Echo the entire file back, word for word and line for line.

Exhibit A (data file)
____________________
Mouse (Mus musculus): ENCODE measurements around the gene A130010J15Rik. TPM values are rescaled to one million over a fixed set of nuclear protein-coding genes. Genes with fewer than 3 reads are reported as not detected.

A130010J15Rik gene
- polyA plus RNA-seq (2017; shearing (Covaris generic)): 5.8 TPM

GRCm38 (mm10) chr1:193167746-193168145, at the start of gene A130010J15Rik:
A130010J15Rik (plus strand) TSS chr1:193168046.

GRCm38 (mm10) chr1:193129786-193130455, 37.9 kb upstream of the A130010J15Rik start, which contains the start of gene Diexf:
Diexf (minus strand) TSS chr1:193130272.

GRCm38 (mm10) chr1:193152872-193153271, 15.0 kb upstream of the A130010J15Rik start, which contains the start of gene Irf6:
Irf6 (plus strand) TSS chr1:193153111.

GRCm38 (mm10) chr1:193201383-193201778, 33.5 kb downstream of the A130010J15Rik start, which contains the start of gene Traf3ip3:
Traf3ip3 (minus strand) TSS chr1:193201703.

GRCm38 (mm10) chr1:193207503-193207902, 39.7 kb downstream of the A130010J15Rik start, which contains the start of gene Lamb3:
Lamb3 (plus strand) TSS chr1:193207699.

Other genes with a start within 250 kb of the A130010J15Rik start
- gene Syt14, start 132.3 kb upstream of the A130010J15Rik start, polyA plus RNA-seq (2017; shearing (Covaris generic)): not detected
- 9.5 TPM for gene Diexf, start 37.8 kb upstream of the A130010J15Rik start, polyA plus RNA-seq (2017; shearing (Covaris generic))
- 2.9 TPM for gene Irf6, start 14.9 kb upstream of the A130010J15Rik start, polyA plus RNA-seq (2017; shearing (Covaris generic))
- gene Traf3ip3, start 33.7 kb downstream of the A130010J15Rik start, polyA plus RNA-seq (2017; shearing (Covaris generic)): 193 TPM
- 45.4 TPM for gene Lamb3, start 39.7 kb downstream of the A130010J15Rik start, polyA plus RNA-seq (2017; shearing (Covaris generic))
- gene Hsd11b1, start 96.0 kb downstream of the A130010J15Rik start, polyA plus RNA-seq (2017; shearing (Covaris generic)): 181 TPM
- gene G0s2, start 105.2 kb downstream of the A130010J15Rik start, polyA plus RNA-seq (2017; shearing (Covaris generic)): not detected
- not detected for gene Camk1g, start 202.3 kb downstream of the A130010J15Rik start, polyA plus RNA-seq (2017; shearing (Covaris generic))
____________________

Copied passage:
Mouse (Mus musculus): ENCODE measurements around the gene A130010J15Rik. TPM values are rescaled to one million over a fixed set of nuclear protein-coding genes. Genes with fewer than 3 reads are reported as not detected.

A130010J15Rik gene
- polyA plus RNA-seq (2017; shearing (Covaris generic)): 5.8 TPM

GRCm38 (mm10) chr1:193167746-193168145, at the start of gene A130010J15Rik:
A130010J15Rik (plus strand) TSS chr1:193168046.

GRCm38 (mm10) chr1:193129786-193130455, 37.9 kb upstream of the A130010J15Rik start, which contains the start of gene Diexf:
Diexf (minus strand) TSS chr1:193130272.

GRCm38 (mm10) chr1:193152872-193153271, 15.0 kb upstream of the A130010J15Rik start, which contains the start of gene Irf6:
Irf6 (plus strand) TSS chr1:193153111.

GRCm38 (mm10) chr1:193201383-193201778, 33.5 kb downstream of the A130010J15Rik start, which contains the start of gene Traf3ip3:
Traf3ip3 (minus strand) TSS chr1:193201703.

GRCm38 (mm10) chr1:193207503-193207902, 39.7 kb downstream of the A130010J15Rik start, which contains the start of gene Lamb3:
Lamb3 (plus strand) TSS chr1:193207699.

Other genes with a start within 250 kb of the A130010J15Rik start
- gene Syt14, start 132.3 kb upstream of the A130010J15Rik start, polyA plus RNA-seq (2017; shearing (Covaris generic)): not detected
- 9.5 TPM for gene Diexf, start 37.8 kb upstream of the A130010J15Rik start, polyA plus RNA-seq (2017; shearing (Covaris generic))
- 2.9 TPM for gene Irf6, start 14.9 kb upstream of the A130010J15Rik start, polyA plus RNA-seq (2017; shearing (Covaris generic))
- gene Traf3ip3, start 33.7 kb downstream of the A130010J15Rik start, polyA plus RNA-seq (2017; shearing (Covaris generic)): 193 TPM
- 45.4 TPM for gene Lamb3, start 39.7 kb downstream of the A130010J15Rik start, polyA plus RNA-seq (2017; shearing (Covaris generic))
- gene Hsd11b1, start 96.0 kb downstream of the A130010J15Rik start, polyA plus RNA-seq (2017; shearing (Covaris generic)): 181 TPM
- gene G0s2, start 105.2 kb downstream of the A130010J15Rik start, polyA plus RNA-seq (2017; shearing (Covaris generic)): not detected
- not detected for gene Camk1g, start 202.3 kb downstream of the A130010J15Rik start, polyA plus RNA-seq (2017; shearing (Covaris generic))